Grassroots political participation under attack in Utah
Anyone who’s ever been involved in state or local political campaigns and party activities understands the vital importance of grassroots volunteer activity. I experienced this lesson firsthand when I got involved with the Utah Republican Party as a law student.
But in Utah, that grassroots model, based on a system of caucuses and conventions, is now being threatened—and the party is taking to the courts to protect its successful system of political engagement.
My experience in Utah party politics taught me the real value of grassroots involvement. While studying law at Brigham Young University, I attended my first Utah Republican Party precinct caucus—essentially a community meeting. A politically engaged friend suggested I run for precinct chair. I won, and my friend was selected as vice chair. As caucus chairs, we would attend county and statewide Republican Party conventions and vote, as delegates, for party nominees.
Having grown up in Florida, a massive state with a far less cohesive party structure, I did not know what to expect. Soon, I found that candidates for local offices were contacting me to talk about issues I cared about.
For instance, I had lunch with my district’s state House representative, where we discussed his stances on religious freedom and Medicaid expansion. At county and state conventions, I interacted with state and federal elected officials, including all of Utah’s U.S. House representatives. I also participated in debates regarding the party platform, listened to candidates deliver floor speeches, and voted on candidate nominees.
My experience was typical—shared by thousands of delegates and precinct chairs throughout the state.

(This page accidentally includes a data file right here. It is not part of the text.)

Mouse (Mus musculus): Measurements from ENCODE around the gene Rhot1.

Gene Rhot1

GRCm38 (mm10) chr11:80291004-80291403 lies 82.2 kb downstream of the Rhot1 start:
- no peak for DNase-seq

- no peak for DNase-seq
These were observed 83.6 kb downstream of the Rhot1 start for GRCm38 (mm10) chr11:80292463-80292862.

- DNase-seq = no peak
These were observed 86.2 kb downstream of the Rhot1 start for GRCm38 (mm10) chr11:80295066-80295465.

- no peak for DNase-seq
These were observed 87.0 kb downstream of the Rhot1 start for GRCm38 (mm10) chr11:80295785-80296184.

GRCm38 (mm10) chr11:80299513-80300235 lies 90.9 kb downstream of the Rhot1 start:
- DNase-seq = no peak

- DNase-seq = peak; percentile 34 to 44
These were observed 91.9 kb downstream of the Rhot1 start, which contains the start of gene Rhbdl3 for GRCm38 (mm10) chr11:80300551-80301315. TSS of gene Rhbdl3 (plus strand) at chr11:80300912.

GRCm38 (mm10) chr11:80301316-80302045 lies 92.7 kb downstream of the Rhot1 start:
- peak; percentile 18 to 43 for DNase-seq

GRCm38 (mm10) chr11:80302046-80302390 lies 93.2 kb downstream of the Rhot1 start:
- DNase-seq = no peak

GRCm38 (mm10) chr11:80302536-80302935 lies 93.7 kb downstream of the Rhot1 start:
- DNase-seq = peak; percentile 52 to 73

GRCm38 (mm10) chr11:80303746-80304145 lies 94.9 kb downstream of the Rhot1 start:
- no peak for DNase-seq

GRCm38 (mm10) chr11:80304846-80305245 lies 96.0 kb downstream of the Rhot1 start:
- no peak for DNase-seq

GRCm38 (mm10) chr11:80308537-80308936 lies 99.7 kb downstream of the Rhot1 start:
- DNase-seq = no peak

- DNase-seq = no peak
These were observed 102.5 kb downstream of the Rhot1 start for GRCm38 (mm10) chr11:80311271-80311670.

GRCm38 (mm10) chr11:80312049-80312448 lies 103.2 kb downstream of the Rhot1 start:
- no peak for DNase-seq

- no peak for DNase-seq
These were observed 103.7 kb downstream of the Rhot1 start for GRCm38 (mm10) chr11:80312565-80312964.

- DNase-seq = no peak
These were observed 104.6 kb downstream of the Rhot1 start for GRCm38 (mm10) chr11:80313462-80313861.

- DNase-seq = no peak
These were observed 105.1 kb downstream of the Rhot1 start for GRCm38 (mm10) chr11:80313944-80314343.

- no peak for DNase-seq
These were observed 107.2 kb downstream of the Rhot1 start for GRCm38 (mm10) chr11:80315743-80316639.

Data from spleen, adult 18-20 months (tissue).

As my experiences show, the Utah Republican Party chose the caucus and convention system because it allows for building a cohesive party and encourages thousands of grassroots volunteers to get involved. The caucus also allows party members to ensure nominees will be fully committed to the party’s platform and represent the party’s values.
Of course, any system for selecting party nominees has tradeoffs. The Utah caucus and convention system excels at giving politically engaged party members unparalleled access and opportunity. But it may not be quite as good at getting less engaged voters to participate.
It also allows for the victory of insurgent candidates—such as when Mike Lee unexpectedly unseated the incumbent, Senator Bob Bennett, in a 2010 primary challenge. But the need to impress grassroots activists may result in more ideologically driven candidates than other types of candidate selection processes, such as open primary elections.
Regardless of the pluses and minuses of the caucus and convention system, each political party should be allowed to choose which method is best for it.
Unfortunately, certain outside groups and establishment candidates want to force Utah’s political parties to change the way they select nominees in order to promote more “moderate” candidates. The Utah legislature passed a law that compels political parties to offer an alternative path towards the party nomination. Using the state-mandated procedure, nominees are no longer required to win the support of party delegates or to affirm that they support the party platform.
If the Utah law stands, small insurgent candidates will be drowned out by outside candidates who have no connection to local interests, and the grassroots political community the Utah Republican Party has cultivated may be eradicated.
The Utah Republican Party challenged the law, claiming it violates the party’s right to freedom of association under the First Amendment. However, the Tenth Circuit Court of Appeals concluded the party’s interest in freely selecting its nominee was outweighed by the state’s interest in managing elections.
This week, the Pacific Legal Foundation, joined by the Cato Institute and Freedom Partners Chamber of Commerce, filed a brief urging the Supreme Court to take the case.
The brief argues that a state is not allowed to interfere with the internal affairs of a political party in order to put a thumb on the scale of the types of nominees chosen. It also argues that the internal procedures established by a political party are entitled to constitutional protections apart from, and in addition to, the rights of individual party members.
We urge the Supreme Court to take this case to protect the Utah Republican Party’s unique system, because grassroots political participation matters. I know—I’ve seen first hand how powerful it can be.
Here is PLF’s brief.